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“Peripheries are often border zones where peoples or things are thrown into unexpected contact, hybrid spaces yielding new possibilities for social and cultural organization.”
Think of the musical genres, poetic innovations, and linguistic creoles of the Caribbean; or think of the social “margins” or the “queer periphery,” where disenfranchisement and stigmatization give rise to relatively free experimentation in social practices and cultural life. Though centers may seem more advanced or more privileged than peripheries, decisive change and innovation often begin at the fringes. Yet the very tendency toward difference and transformation out on the margins often meets with a violent reimposition of norms from the center: Soviet tanks rolling into Prague, or the Janjaweed and Sudanese military sweeping through Darfur, or the police descending on Stonewall.
There must be a place where this power may, to borrow from these spatial metaphors, centralize, without fearing this kind of backlash from those who would be the center, after all it is often the demigod who descends to the underworld that doesn’t want the keys to the kingdom. “You can have it!” they cry, but the dispossessed nevertheless seek solace in the company of other lone wolves, were-wolves, or beings of both worlds.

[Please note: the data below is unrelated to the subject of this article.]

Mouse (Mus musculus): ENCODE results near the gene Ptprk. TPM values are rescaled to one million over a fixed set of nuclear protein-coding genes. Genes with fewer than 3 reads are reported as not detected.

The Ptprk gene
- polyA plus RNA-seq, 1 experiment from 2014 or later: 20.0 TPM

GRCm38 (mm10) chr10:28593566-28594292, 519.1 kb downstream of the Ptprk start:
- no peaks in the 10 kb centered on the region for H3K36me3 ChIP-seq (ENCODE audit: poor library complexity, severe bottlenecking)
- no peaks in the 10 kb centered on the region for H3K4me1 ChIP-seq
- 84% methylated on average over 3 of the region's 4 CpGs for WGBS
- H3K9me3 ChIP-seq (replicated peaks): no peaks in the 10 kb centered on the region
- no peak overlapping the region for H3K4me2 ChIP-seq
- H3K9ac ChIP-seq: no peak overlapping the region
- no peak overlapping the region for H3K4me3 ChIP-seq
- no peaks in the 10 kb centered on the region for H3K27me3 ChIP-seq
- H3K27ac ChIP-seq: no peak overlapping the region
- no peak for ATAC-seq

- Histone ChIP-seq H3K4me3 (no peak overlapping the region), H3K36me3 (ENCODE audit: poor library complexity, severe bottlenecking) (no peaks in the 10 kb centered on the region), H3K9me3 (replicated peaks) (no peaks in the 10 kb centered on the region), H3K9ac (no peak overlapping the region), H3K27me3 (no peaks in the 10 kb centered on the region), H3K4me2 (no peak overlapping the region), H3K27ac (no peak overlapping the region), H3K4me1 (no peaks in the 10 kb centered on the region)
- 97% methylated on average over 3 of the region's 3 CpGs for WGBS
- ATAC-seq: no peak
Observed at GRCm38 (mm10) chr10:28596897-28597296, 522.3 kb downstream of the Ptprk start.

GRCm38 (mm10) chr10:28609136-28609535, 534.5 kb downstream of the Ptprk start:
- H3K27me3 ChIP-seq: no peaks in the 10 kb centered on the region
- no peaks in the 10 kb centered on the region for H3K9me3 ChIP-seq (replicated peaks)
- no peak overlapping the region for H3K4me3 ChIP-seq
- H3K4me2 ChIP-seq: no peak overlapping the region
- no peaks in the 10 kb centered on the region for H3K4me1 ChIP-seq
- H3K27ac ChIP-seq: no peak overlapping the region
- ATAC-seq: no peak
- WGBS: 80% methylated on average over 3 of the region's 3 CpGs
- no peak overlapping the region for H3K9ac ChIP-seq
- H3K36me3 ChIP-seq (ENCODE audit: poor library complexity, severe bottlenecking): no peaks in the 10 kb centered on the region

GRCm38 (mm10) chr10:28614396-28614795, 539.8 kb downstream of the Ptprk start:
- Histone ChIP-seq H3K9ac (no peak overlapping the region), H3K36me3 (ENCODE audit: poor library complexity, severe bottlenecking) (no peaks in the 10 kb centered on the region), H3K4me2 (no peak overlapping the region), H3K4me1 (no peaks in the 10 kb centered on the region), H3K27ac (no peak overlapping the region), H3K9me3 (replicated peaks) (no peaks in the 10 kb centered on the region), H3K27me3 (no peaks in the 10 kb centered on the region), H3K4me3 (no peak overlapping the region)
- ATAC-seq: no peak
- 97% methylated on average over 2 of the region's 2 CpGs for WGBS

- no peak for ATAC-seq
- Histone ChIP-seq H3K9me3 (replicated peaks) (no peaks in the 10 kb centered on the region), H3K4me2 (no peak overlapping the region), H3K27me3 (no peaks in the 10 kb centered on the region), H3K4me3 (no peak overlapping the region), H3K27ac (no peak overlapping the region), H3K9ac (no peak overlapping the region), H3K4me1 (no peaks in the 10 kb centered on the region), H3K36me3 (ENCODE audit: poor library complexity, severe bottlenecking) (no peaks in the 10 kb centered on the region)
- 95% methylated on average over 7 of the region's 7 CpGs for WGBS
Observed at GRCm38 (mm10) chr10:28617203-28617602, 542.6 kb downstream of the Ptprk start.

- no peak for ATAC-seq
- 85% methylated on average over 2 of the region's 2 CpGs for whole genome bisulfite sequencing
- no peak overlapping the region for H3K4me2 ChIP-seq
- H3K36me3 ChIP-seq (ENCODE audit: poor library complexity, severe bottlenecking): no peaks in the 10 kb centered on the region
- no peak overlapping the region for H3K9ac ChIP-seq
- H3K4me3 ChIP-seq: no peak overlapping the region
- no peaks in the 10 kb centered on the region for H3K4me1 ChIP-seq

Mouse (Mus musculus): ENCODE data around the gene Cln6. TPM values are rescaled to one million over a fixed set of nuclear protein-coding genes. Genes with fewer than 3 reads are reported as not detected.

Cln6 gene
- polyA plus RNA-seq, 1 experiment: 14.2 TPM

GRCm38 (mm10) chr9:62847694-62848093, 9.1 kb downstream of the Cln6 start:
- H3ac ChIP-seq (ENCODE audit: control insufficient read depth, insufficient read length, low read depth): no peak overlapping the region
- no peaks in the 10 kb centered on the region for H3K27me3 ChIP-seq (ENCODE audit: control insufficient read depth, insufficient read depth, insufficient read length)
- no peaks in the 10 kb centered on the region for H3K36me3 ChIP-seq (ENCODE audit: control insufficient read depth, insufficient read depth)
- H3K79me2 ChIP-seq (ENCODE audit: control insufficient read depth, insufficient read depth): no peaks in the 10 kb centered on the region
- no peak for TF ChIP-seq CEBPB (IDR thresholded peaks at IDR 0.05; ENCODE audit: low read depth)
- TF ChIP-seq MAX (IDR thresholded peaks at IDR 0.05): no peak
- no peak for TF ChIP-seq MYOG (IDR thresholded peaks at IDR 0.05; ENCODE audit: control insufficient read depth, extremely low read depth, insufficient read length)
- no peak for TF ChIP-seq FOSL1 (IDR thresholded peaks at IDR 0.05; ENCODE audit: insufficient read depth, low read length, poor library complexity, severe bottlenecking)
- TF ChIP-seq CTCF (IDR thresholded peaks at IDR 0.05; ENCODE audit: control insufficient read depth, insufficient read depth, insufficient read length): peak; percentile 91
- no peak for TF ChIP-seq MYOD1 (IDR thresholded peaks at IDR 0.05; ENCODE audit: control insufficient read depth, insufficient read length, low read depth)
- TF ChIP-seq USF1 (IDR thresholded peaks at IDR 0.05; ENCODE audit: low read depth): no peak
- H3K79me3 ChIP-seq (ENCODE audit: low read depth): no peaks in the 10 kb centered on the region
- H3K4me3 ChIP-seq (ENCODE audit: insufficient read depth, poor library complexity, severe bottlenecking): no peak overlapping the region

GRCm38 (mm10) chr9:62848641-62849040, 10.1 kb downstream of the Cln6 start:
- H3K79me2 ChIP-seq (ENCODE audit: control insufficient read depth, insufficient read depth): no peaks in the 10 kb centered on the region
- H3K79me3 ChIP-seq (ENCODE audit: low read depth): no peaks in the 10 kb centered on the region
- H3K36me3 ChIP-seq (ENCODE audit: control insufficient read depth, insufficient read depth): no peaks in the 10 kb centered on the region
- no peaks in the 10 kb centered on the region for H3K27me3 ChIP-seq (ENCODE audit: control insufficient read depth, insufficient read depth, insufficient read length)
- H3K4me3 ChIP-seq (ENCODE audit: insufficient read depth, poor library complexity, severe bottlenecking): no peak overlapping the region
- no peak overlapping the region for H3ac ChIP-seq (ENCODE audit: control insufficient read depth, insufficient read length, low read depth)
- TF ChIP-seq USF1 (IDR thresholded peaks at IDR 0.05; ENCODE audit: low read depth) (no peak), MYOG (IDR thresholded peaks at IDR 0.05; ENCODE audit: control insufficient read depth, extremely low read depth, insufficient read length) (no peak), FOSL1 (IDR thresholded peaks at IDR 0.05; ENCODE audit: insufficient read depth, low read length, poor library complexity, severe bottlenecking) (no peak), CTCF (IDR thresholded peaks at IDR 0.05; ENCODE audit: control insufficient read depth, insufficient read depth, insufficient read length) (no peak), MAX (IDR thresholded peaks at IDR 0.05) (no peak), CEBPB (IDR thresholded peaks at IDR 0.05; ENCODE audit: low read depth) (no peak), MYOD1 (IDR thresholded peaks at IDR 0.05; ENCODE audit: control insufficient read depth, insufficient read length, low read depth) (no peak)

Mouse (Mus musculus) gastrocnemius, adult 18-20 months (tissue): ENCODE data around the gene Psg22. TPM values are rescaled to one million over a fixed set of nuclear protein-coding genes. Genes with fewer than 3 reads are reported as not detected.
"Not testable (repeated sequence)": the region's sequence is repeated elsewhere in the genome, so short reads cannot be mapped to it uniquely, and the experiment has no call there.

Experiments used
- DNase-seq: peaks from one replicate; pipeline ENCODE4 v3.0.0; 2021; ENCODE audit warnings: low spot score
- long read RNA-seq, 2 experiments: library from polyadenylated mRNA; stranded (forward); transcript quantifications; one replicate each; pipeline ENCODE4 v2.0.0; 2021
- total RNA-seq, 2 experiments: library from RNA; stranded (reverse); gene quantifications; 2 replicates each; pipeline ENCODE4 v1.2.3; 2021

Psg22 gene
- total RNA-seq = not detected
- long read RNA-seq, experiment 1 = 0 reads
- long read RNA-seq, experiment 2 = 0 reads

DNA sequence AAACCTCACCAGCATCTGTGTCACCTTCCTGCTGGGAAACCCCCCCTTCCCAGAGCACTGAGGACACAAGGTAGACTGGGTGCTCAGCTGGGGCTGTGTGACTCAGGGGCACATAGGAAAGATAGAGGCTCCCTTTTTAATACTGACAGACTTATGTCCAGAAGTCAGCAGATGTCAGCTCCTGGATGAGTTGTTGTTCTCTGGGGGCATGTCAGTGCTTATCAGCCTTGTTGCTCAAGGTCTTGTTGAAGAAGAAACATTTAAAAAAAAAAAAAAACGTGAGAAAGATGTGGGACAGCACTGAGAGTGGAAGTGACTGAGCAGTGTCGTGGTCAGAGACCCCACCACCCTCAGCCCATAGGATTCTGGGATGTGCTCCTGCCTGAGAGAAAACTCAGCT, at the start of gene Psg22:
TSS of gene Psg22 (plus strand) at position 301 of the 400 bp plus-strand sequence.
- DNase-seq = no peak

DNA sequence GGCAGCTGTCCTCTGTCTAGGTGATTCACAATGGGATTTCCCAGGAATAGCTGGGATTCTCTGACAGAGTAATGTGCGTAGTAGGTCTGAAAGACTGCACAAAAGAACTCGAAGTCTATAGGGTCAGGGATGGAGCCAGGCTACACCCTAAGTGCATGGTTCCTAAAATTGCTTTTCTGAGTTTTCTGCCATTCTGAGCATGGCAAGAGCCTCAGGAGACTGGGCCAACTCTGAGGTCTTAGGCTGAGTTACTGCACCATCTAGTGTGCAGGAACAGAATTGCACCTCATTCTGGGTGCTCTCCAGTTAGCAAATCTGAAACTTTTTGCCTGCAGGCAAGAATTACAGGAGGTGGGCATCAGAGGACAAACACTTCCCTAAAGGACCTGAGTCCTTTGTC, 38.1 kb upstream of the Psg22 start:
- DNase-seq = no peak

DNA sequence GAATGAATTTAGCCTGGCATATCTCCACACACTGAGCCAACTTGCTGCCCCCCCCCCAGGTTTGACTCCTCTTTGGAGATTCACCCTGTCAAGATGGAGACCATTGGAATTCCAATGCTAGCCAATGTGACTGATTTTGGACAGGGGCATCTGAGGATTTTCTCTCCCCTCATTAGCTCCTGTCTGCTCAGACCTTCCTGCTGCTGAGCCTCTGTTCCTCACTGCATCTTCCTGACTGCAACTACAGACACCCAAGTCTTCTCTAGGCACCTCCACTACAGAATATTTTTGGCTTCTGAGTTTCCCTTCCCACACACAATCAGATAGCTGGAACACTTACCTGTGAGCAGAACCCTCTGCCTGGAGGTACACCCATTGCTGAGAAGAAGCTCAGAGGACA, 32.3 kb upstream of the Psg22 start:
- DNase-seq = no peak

The countercultures of the future are already being born and are parts of the future’s new markets.
It can therefore be an advantage to know what to expect from them. They stand up against greed and religion, burst the boundaries of biology, and expand the idea of anarconomy still further. We bring a translated excerpt from the new book Modkultur – fra undergrund til bundlinje (Counterculture – from underground to bottom line).
Present-day countercultures differ from those of the past in one important way. In the past, if you were part of a counterculture, you were in all the way, and it was unthinkable that you could also be part of another counterculture. In the England of the 1960s, you could be mod or rocker, but not both. The hippie culture from the late 1960s involved a strong identity – one which didn’t immediately combine well with other countercultures like e.g. the equally colourful gay culture. This is not how it is today. The number of countercultures has grown immensely, but it isn’t unusual to be part of several and to form your identity from an unique blend of the countercultures and subcultures you choose to be part of. Many young people are situals – individuals that like social chameleons change surface identity according to the situation they are in. One and the same person can easily be goth, trekkie and vegan, and still also be part of the live-action role-playing circuit.
Many things suggest that future countercultures will be even more complex in a future where the entire world is connected via a ubiquitous network of wireless internet and virtual worlds. The critical mass of individuals needed to make a counterculture viable and vibrant does not have to be limited to any particular physical location, but can be spread all over the world.
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